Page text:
Oyster reef habitats provide young, free-floating larval oysters with a substrate to settle on, protection of young mollusk, crab, and fish species, and water filtration. Oyster prevent algal blooms by filter feed on algae that can reduce the water quality and also inadvertently remove pollutants and other matter that may be harmful to estuarine health. Estuaries that experience excess nutrient loading can have algae populations explode in the upper water column until little nutrients are left and the population then crashes, leaving decaying organic matter in the water and creating hypoxic condition. Hypoxic conditions indicate an unhealthy estuarine system and are characterized by low oxygen levels and low visibility. Oyster reefs provide a means of preventing algal blooms, insurance of future oyster generations, and protection of many organisms.
Today, only an estimated 15% of oyster reefs remain worldwide, making them among the most threatened marine habitats (Pollack 2012). Oyster reef habitats are constantly at risk of being destroyed or removed from anthropogenic activities, water quality degradation, climatic events, and pollution events (Pollack 2012). Oyster reef restoration and protection efforts in the Gulf of Mexico may provide a way to bring back the oyster reef habitats. The figure below shows oyster removals for anthropogenic use along the Atlantic and Gulf of Mexico coast are still occurring, showing oyster populations in these waters are still present.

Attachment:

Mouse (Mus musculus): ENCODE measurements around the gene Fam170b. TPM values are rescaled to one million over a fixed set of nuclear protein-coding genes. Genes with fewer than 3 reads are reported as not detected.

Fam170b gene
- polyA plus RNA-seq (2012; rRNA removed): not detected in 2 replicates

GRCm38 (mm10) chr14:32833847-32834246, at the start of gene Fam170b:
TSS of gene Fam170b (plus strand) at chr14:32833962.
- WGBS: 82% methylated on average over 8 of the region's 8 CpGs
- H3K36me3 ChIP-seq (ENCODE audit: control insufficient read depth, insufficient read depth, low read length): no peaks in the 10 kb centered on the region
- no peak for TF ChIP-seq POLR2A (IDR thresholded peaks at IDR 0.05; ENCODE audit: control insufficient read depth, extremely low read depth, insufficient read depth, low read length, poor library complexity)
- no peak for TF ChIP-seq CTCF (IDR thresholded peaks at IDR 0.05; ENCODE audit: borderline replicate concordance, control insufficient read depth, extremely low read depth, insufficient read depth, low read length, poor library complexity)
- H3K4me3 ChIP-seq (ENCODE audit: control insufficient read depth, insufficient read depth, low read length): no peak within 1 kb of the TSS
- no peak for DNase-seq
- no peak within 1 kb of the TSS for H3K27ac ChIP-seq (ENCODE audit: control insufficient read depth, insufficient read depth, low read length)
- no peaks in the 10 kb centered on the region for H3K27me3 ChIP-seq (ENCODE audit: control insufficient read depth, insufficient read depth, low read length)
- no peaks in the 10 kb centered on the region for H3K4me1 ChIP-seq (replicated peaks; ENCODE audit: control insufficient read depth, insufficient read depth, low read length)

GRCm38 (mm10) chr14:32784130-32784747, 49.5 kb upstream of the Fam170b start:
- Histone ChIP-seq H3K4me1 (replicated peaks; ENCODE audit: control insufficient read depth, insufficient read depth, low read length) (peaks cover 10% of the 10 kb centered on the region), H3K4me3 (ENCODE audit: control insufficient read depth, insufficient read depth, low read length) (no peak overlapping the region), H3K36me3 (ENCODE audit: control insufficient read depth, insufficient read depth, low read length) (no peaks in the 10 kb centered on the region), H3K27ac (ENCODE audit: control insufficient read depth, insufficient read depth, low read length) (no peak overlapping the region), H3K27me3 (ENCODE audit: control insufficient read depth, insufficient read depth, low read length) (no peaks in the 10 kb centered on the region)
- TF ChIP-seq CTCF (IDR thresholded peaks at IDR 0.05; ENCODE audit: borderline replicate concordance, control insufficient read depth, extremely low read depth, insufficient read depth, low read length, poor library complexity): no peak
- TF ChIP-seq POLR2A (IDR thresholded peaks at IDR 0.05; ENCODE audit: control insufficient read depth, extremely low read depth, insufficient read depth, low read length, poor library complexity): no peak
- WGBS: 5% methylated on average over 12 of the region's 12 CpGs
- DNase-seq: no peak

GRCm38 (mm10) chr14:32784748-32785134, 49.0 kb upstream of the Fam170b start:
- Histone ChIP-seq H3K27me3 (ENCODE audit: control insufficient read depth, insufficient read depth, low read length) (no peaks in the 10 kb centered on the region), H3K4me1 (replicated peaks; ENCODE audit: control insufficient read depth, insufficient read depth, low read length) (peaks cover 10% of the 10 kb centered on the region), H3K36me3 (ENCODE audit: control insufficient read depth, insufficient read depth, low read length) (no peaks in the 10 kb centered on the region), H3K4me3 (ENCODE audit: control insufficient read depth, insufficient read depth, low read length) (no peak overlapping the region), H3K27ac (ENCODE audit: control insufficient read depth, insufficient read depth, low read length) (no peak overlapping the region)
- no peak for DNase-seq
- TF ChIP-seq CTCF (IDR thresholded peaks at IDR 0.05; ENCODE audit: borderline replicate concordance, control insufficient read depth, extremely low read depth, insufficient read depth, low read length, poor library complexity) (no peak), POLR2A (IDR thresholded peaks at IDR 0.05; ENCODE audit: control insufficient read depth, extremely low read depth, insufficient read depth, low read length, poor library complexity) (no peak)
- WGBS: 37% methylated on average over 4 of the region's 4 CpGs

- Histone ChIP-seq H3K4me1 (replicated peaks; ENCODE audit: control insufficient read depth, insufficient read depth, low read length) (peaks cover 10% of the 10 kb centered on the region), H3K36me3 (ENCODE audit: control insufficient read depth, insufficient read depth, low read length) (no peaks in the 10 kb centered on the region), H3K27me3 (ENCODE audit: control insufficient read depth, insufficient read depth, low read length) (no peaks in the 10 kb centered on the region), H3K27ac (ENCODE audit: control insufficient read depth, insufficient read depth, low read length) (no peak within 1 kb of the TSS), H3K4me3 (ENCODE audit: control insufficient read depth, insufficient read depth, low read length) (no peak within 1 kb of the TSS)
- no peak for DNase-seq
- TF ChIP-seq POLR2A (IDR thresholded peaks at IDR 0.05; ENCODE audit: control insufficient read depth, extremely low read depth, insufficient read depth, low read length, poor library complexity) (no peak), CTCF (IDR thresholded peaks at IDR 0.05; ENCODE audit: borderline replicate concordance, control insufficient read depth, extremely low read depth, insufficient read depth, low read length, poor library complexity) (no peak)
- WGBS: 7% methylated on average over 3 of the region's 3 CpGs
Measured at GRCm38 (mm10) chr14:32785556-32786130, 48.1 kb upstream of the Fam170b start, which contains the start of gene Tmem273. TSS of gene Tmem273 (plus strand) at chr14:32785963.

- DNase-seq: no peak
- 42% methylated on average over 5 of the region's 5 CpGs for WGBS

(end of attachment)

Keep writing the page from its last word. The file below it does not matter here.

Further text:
Oyster sentinel monitors the health of estuaries in the Gulf of Mexico by conducting studies using eastern oysters.